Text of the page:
Owners of the most valuable golf real estate in America, the Los Angeles Country Club is located in the heart of Beverly Hills and significant in golfing circles for its North Course, which was redesigned by member George Thomas in 1927. An amateur architect from Philadelphia, Thomas moved to California in 1920 and helped to supervise Herbert Fowler’s initial renovations of the club’s two courses the following year. His later work at Riviera and Bel-Air made him the hottest designer on the West Coast, and he was soon able to convince his home club to allow him to update Fowler’s design, starting with the North Course.
Thomas’s main issues with the existing course were the lack of strategic play and the fact that holes didn’t properly utilize the land’s natural golf topography. Although he kept much of Fowler’s routing, Thomas designed four entirely new holes and, with shaper William Bell, added great variety and flair to the layout by rebuilding each of the greens and replacing the straight-lined bunkers with a more irregular shape. He also came up with the radical concept of building a course within a course, designing his holes with great elasticity so that a change of tee or flag location could affect the character, or even the par, of an individual hole.
With the reopening of the North Course Thomas elevated parkland golf on the West Coast to a new level, his layout flowing beautifully across the pronounced ground contours and featuring one distinctive hole after another. Though the core of the course has survived largely intact, a number of holes were lengthened during the 1960s. Most of the work was done sensibly, but a decision to extend the 2nd hole by realigning its fairway to bend against a hillside was a major mistake as it is now the only poor hole on the course. The original, by contrast, moved the other way and approached a superb green set naturally beyond a barranca. The other major diversion from the Thomas plan was on the harrowing short par four 6th, which is thankfully being restored by architect Gil Hanse who is also removing hundreds of unnecessary trees and mercifully reversing the slow deterioration of Bell’s incredible green and bunker shapes.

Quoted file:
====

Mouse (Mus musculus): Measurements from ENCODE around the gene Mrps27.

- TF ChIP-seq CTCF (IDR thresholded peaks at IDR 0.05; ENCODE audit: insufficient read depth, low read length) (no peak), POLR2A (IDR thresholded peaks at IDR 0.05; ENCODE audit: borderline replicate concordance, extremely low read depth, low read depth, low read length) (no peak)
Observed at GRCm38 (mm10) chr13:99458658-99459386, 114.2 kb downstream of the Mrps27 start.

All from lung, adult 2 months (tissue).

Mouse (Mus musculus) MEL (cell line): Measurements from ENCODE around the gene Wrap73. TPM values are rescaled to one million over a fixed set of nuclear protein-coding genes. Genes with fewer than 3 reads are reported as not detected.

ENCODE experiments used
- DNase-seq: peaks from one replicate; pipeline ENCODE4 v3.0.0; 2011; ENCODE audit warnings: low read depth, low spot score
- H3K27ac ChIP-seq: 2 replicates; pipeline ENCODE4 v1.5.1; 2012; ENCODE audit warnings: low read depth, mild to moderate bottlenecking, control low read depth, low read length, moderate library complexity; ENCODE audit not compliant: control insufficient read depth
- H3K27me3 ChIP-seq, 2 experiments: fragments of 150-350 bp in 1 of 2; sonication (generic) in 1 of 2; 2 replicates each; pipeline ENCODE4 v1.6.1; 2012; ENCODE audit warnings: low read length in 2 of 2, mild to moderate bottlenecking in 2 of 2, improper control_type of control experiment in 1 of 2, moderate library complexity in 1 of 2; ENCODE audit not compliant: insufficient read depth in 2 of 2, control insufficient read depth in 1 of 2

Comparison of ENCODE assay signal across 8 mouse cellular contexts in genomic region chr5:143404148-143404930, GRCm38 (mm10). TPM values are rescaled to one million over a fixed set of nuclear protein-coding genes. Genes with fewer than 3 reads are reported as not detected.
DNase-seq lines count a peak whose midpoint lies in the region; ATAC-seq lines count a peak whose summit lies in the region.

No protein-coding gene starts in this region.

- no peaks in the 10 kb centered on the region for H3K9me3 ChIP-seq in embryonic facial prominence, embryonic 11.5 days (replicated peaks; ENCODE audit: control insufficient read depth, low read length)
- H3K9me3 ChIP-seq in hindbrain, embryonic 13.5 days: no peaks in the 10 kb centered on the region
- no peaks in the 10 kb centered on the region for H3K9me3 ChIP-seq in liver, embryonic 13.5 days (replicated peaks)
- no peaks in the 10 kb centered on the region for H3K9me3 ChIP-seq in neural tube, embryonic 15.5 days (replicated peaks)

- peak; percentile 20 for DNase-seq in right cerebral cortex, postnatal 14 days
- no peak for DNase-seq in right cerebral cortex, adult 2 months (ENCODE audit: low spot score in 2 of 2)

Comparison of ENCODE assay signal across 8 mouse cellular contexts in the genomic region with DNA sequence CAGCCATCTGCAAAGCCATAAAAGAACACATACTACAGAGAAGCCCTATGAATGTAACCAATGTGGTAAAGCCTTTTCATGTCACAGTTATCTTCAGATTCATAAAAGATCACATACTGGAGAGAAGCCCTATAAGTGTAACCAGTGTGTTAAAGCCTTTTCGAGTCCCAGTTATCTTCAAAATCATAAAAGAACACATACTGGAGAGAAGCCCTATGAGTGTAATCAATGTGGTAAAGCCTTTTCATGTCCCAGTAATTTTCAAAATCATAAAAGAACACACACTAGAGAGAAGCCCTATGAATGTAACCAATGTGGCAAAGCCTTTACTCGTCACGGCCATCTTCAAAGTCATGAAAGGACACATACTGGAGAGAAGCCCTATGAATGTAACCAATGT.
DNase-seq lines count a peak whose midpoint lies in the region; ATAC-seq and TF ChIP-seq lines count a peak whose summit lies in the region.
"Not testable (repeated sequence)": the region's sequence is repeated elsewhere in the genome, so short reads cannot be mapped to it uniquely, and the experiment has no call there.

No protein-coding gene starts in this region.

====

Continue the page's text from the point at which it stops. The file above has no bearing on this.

Although changes have made the front nine slightly less consistent than the back, the entire round is full of wonderful holes with players continually confronted by interesting golf decisions and outstanding examples of strategic design. The use of ravines, ridges and a large sandy wash running across the site is exceptional. There are a couple of holes, such as the 3rd and 10th, that could use some length to bring the natural contours back into play for the longer hitters, but the layout remains relevant because its bunkers are expertly located and the putting surfaces place such a great premium on quality approach play. The par threes are particularly good, the 7th and reverse-Redan shaped 11th are longer holes cleverly shaped to allow well struck balls to chase toward tight flags while both the 9th and 15th are shorter but feature exquisitely built green sites with some truly treacherous pin locations. The two-shot holes are also challenging and diverse, from the wildly undulating 3rd and crested 5th through to the stretch of strong, well-bunkered par fours that close the round.
Despite some disappointment with the current set-up, today’s track is still one of California’s best and its weaknesses are really only apparent after careful study of the original plans. Interestingly, George Thomas regarded this as his finest piece of work yet he fully expected the better designs of his generation to be quickly surpassed by modern golf architects. This has still yet to happen, and a full restoration of the North Course would further cement its place among American golf’s elite.